To the naked eye, these photos may just come across as celebrity portraits with interesting compositions. But would you believe these were all photographed over video conference?

That’s right, all these photos were captured without the photographer physically present.

Professional photographer Jenny Anderson has been shooting members of the Broadway community for more than a decade. She was scheduled to photograph the opening night of the musical “Six” on March 12, the very day Broadway shut down.

At first she was very sad when she heard the news. "I was happy that they made that decision because it was smart. But a little selfishly was like, 'Well, I just lost my job and probably have lost several jobs.' So the first 16, 17 days of this quarantine, I was not feeling creative," Anderson said. "But then I have this friend, his name is Rommel. he's taking photos of people from the street and I just was so inspired by him."

Anderson set out to document how members of the theater community were coping during quarantine. But social distancing posed a unique challenge. So she re-outfitted her home studio to block out the light and set up remote photography sessions over video chat.

"There's not a whole lot that I can control on my end. I sit in a chair, I point my actual camera to the computer, and I shoot whatever they're able to give me. So they tour me around and I'm like, 'Oh, I like that spot and that spot's good and those light shadows are great.' It's a little bit of a masterclass in teaching photography, oddly. Which becomes really cool because it gets really collaborative," Anderson said, enthused.

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Broadway Virtual Quarantine Portrait Series. Session 3 Part 1. I’ve asked my Broadway friends to do a little FaceTime photoshoot with me from their shelter in place location and tell me a bit about what they are going through, how they are feeling creative or NOT during this crazy, scary time. If you have the means to support our community please donate to @theactorsfund #broadwayphotog #quarantineportraits #actor #performer #shelterinplace #BroadwayQuarantinedSeries #StayHome #SaveLives #washyourhands ****************************************************** “It’s interesting. Immediately when this happened I felt the need to hibernate. I deleted all apps, socials, I was so grateful for the time to NOT be in the public eye, to feel that I wasn’t missing anything, that there were no responsibilities I had. Kyle and I actually had quite opposite reactions which was interesting. As an artist, I constantly feel the responsibility to be CEO of my company. It feels...all-consuming on certain days. The silver lining of this time has been the chance to pause and ask, ‘What do I, Erika, the INDIVIDUAL want/need...not Erika the COMPANY.’ I’ve found out I want more time to talk to my people I love, to cook food, to read, write, to be outside, to listen to birds, watch spring unfold. We have cardinals who come visit us outside our window. They’re beautiful, I don’t think I would have noticed them if this wasn’t happening. More than anything, I’ve felt rejuvenated in my decision to be an artist. Someone who brings people together. I took that aspect of live theater for granted: the mere existence of an AUDIENCE, people coming together in one place, is special. I got so distracted by my work as the performer on stage I forgot about the beauty of the humans in the seats, of people GATHERING. I don’t think I will ever underestimate how special that is, now, that it has been taken away from us.” - @erikahenningsen (sheltering in West Milford, New Jersey)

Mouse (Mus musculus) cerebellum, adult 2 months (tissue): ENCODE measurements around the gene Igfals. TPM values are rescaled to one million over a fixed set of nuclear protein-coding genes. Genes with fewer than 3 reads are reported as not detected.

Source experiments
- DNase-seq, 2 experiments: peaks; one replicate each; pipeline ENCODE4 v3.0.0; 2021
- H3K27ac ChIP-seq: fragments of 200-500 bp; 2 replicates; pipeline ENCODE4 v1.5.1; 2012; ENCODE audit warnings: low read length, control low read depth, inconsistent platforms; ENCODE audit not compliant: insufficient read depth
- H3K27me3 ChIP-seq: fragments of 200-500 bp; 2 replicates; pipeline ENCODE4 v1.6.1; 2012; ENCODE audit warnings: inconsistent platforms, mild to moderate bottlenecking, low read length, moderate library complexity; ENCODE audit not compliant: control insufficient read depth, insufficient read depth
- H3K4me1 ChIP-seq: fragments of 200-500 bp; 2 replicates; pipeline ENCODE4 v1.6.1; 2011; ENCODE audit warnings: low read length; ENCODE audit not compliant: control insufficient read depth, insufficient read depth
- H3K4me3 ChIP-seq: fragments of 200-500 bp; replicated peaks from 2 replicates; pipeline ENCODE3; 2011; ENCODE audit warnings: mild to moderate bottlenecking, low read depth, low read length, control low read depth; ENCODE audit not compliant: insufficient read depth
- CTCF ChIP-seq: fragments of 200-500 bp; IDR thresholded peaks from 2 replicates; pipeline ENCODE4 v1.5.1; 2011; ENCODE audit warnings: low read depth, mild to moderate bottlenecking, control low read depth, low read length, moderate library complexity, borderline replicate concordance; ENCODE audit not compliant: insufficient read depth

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But Anderson doesn’t just have this dynamic collection to show for her time stuck at home. She’s also been offered new gigs.

"I also just got connected with Netflix and I'm starting to do these for them. And I had a friend of mine, who is a doctor, reach out to me a couple of days ago, and he wants to start doing these with doctors and nurses," Anderson said about her upcoming work.

Despite Broadway being closed, Anderson said this time has led to some of her most rewarding work:

"These have oddly been more intimate than any shoots I've done. Even though we're doing it through a computer, they're bringing me into their space that they've chosen to quarantine in, which I think is very intimate."



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